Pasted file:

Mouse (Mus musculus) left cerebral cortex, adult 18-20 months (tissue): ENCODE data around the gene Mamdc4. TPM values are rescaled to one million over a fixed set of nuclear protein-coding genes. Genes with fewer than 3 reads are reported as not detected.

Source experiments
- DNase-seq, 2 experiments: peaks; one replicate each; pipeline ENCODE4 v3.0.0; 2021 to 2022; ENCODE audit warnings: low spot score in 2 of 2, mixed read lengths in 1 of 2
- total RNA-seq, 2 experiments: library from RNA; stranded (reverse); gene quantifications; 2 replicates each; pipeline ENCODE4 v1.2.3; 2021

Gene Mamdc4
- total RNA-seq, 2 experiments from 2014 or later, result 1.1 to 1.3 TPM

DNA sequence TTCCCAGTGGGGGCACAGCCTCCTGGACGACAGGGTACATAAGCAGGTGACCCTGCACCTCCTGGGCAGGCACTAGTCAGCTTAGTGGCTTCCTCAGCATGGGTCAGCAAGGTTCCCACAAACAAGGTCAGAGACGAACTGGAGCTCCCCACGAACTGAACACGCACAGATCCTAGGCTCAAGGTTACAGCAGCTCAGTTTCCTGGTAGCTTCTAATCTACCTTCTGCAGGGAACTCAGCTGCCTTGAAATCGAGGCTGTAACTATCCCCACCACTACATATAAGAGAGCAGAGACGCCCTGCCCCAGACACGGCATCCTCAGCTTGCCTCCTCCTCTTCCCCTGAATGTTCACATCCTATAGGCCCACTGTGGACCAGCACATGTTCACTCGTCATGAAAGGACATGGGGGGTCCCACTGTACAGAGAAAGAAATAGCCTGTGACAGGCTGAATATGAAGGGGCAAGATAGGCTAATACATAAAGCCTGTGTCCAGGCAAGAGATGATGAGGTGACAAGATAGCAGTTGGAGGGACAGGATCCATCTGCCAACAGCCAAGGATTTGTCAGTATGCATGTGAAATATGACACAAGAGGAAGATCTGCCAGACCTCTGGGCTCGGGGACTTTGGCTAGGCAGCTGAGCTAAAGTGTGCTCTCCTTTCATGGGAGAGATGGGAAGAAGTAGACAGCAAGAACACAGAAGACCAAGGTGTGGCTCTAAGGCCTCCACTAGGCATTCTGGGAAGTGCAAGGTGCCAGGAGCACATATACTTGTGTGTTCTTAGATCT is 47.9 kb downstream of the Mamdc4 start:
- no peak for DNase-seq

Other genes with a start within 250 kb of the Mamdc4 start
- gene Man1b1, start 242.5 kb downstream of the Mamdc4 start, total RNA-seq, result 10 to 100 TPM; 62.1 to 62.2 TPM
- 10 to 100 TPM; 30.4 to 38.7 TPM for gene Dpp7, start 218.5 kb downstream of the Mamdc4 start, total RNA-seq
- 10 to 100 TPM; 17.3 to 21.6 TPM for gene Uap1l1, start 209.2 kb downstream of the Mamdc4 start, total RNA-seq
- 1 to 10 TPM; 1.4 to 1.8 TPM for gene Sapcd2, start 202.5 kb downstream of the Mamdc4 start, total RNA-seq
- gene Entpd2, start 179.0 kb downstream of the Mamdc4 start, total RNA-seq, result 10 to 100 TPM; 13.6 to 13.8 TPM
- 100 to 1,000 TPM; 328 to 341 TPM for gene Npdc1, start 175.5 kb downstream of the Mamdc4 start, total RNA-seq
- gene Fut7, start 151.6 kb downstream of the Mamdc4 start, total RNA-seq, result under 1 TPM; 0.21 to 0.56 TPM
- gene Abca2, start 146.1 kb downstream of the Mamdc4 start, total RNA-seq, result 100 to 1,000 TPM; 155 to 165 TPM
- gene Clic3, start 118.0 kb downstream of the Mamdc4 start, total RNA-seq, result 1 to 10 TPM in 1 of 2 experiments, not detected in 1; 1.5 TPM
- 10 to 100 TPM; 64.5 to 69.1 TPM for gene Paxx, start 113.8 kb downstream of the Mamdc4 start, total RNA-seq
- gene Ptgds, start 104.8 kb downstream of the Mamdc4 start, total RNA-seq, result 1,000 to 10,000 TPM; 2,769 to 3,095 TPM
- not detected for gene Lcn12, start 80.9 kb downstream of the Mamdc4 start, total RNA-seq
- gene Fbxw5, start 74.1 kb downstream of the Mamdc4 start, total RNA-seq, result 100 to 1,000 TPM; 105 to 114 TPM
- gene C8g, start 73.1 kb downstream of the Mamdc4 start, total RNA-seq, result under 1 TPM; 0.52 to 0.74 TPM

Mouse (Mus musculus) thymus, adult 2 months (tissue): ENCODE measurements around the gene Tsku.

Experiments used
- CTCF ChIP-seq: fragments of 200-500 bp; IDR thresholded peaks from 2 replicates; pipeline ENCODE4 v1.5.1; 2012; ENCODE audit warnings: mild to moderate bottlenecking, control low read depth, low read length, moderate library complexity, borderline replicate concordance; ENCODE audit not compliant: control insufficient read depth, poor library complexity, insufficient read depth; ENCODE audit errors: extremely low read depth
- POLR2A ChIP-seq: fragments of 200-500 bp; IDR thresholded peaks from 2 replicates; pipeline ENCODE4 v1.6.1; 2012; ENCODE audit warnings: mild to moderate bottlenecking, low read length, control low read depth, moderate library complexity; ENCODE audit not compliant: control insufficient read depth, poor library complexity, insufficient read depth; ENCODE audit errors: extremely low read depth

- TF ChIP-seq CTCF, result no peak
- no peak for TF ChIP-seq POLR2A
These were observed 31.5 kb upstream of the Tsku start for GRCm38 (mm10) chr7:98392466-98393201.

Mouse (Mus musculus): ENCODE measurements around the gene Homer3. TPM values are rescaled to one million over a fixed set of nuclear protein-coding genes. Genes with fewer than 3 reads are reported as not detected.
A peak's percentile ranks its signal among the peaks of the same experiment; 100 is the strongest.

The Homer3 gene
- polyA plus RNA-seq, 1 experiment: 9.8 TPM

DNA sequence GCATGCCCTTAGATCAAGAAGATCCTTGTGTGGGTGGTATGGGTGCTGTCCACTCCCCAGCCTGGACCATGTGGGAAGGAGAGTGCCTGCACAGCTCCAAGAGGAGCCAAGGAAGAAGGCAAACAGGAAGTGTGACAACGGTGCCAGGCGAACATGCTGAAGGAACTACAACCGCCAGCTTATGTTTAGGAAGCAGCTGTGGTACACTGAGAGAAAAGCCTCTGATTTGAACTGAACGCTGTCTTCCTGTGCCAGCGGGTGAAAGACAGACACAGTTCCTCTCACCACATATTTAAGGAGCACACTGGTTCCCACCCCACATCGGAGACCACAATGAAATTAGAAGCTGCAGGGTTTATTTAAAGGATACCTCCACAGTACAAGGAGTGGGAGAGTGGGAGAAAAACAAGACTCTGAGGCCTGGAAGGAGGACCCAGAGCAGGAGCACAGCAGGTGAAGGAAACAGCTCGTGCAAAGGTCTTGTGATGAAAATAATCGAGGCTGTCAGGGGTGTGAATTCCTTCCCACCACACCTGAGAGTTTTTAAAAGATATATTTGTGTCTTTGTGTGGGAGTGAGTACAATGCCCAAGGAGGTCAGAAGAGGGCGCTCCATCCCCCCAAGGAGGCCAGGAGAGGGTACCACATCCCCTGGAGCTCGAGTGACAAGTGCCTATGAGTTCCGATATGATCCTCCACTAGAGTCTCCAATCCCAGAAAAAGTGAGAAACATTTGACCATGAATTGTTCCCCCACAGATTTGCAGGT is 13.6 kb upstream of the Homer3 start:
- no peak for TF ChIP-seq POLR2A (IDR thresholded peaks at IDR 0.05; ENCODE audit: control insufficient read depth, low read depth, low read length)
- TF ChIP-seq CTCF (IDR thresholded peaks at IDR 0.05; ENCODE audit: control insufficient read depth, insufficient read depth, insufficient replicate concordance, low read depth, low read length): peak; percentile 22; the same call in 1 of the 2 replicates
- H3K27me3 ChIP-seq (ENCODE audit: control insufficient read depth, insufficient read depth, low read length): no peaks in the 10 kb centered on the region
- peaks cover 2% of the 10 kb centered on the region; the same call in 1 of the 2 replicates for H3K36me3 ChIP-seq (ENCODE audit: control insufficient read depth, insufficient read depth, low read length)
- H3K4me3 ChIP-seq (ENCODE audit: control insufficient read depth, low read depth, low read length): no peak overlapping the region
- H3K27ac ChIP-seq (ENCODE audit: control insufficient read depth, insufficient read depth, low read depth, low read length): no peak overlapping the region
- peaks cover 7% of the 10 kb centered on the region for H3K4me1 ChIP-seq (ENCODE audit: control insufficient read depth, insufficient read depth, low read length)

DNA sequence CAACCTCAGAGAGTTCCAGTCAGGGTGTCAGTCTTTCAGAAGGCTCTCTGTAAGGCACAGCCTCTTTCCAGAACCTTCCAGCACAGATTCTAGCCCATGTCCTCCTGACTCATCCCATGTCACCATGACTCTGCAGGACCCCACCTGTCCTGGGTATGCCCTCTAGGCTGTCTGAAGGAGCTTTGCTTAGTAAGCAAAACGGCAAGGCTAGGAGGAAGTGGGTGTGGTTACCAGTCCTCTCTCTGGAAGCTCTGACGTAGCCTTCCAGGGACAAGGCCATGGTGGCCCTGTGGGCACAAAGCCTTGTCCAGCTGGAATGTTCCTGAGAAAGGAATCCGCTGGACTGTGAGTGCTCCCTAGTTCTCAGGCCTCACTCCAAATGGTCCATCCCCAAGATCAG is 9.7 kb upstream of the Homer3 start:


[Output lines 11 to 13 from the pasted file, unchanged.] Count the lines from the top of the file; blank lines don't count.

- 10 to 100 TPM; 30.4 to 38.7 TPM for gene Dpp7, start 218.5 kb downstream of the Mamdc4 start, total RNA-seq
- 10 to 100 TPM; 17.3 to 21.6 TPM for gene Uap1l1, start 209.2 kb downstream of the Mamdc4 start, total RNA-seq
- 1 to 10 TPM; 1.4 to 1.8 TPM for gene Sapcd2, start 202.5 kb downstream of the Mamdc4 start, total RNA-seq